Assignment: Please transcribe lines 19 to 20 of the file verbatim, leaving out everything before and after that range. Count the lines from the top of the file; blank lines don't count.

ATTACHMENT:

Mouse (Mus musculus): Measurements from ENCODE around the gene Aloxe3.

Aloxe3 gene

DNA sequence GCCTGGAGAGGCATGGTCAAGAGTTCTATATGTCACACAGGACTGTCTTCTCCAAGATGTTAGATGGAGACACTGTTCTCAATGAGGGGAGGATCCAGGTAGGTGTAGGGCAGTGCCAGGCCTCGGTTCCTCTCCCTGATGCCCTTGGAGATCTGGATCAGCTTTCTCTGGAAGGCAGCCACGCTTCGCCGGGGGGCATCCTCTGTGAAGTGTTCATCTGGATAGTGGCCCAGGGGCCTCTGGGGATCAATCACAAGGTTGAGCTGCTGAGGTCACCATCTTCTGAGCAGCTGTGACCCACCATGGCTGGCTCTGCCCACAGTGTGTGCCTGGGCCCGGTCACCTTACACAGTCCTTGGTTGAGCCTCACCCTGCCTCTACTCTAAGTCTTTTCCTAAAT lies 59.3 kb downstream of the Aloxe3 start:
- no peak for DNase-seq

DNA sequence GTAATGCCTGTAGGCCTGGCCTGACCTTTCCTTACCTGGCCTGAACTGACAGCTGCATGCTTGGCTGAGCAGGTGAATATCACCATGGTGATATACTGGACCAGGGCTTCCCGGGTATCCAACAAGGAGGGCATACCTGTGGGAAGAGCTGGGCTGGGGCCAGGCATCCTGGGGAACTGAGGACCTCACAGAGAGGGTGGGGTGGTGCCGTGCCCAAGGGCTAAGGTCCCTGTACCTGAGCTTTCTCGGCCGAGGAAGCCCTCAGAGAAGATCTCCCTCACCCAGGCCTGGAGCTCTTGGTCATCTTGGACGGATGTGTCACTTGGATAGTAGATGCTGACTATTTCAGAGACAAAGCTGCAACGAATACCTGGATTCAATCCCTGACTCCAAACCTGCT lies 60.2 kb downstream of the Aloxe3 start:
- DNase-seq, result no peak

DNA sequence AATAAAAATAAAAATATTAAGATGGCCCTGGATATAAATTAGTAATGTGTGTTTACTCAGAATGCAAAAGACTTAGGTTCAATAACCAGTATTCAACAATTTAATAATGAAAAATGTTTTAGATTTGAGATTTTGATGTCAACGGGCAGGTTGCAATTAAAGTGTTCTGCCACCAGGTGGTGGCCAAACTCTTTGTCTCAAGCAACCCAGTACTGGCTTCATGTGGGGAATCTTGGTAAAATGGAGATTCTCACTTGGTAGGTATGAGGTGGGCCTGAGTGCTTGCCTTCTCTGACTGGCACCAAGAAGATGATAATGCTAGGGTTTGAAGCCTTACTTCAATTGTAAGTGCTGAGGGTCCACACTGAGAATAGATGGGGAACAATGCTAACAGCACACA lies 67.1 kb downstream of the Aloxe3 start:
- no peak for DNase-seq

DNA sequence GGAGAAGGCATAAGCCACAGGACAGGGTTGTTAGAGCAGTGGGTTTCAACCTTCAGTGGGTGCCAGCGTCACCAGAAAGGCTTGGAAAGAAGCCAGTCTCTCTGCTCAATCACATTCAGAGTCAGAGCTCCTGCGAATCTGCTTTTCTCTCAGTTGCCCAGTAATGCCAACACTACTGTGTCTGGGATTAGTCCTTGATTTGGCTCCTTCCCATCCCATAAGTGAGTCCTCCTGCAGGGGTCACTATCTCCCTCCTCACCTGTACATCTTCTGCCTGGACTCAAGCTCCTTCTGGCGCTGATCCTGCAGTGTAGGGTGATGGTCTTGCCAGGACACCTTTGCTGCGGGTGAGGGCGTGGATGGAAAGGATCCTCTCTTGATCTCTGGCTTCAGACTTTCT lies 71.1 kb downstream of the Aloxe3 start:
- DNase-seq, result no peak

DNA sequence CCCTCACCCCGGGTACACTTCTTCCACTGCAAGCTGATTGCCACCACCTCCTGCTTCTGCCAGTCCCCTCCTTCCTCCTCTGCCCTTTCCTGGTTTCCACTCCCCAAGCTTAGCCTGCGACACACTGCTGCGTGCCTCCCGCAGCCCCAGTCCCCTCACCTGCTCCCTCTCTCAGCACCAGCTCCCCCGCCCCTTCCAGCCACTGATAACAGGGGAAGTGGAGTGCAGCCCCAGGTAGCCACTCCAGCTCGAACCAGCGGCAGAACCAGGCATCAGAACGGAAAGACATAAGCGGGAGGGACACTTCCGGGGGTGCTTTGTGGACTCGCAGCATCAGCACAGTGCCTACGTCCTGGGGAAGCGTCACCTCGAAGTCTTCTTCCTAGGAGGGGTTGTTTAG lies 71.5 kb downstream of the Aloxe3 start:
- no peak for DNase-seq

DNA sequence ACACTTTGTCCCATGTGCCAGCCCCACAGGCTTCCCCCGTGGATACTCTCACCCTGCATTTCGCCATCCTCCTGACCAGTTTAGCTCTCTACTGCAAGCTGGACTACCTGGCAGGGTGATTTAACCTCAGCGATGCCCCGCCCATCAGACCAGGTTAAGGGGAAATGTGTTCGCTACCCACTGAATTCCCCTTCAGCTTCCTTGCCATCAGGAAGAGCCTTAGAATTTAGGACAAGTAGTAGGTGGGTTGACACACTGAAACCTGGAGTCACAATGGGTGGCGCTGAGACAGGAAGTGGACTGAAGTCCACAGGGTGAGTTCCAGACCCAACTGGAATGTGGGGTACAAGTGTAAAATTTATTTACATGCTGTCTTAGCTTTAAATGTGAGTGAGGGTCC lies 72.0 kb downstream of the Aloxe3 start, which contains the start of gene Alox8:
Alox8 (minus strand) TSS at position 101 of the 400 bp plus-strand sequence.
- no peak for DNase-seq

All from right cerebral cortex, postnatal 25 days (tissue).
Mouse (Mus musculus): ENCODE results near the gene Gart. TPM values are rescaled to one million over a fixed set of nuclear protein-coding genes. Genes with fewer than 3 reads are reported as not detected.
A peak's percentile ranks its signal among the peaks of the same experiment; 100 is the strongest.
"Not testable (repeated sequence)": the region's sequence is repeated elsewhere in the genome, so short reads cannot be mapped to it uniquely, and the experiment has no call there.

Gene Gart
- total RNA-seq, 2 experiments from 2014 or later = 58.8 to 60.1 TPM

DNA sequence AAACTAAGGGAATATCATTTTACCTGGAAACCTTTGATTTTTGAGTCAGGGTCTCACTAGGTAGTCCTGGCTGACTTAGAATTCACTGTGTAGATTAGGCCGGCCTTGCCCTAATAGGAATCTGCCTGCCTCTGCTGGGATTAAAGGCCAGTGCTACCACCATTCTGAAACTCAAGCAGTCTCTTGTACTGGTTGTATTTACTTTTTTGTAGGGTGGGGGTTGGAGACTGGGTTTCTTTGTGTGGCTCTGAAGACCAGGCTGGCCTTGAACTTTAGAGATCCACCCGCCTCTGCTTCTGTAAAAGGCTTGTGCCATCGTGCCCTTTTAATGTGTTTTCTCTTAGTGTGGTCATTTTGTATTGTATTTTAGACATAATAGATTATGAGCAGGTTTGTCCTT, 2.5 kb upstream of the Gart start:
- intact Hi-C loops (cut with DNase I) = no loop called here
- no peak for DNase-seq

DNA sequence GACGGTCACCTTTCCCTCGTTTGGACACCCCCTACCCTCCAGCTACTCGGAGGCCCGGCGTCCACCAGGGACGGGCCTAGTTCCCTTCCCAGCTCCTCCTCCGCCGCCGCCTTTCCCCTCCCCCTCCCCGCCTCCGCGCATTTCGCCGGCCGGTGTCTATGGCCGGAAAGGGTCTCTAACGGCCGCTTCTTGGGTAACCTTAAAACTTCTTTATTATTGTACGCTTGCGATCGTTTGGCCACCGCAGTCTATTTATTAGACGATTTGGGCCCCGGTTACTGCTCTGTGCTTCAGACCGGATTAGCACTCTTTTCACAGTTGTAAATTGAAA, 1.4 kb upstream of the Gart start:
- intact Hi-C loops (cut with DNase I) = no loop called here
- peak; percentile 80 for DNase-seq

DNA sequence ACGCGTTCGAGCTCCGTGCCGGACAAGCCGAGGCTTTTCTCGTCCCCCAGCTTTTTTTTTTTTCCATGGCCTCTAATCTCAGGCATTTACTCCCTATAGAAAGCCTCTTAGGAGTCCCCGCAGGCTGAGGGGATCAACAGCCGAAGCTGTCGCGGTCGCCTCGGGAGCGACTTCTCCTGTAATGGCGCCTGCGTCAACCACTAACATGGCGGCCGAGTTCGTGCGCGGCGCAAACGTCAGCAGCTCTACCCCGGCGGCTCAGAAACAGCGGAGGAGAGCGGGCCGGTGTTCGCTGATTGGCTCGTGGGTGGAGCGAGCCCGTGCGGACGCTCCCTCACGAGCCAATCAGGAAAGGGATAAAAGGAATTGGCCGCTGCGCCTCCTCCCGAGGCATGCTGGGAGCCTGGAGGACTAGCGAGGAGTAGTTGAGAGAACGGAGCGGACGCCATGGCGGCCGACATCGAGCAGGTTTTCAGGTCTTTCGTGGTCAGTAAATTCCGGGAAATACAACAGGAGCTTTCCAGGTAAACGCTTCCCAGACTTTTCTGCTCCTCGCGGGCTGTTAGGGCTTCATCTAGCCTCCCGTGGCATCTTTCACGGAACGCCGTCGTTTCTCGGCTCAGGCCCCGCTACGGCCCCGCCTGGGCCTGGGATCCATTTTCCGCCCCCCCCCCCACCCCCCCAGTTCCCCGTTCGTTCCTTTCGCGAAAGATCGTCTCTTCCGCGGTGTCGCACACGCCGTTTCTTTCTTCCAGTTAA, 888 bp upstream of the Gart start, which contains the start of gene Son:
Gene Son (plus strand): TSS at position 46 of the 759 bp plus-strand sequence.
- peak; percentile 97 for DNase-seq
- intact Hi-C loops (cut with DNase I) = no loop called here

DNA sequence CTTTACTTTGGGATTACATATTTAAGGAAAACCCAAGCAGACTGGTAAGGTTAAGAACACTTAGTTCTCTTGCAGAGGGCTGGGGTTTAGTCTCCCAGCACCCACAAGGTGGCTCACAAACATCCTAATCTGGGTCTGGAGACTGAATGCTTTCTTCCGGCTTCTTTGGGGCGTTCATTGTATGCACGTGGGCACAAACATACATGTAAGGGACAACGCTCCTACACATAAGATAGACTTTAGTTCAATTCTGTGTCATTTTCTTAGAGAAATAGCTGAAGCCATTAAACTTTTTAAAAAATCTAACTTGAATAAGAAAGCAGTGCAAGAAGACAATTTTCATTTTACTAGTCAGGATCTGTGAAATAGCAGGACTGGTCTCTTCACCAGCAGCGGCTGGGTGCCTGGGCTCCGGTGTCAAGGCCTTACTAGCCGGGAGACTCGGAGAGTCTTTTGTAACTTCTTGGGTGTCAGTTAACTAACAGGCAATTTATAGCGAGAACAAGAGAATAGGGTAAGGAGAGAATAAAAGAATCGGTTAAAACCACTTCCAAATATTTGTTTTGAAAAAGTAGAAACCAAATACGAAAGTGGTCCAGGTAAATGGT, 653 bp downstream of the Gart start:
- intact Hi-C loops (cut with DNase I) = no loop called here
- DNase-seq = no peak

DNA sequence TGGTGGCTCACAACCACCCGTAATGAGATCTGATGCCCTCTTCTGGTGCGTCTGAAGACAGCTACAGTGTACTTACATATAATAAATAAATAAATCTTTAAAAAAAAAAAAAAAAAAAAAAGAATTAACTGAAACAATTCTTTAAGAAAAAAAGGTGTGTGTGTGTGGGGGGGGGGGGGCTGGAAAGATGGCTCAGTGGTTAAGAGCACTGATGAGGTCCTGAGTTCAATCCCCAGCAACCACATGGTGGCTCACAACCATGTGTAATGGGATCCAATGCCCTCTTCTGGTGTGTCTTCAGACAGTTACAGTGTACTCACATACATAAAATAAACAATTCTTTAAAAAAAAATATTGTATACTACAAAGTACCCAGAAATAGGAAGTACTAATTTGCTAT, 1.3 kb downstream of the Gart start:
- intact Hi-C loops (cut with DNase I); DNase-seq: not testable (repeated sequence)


"Not testable (repeated sequence)": the region's sequence is repeated elsewhere in the genome, so short reads cannot be mapped to it uniquely, and the experiment has no call there.

Gene Gart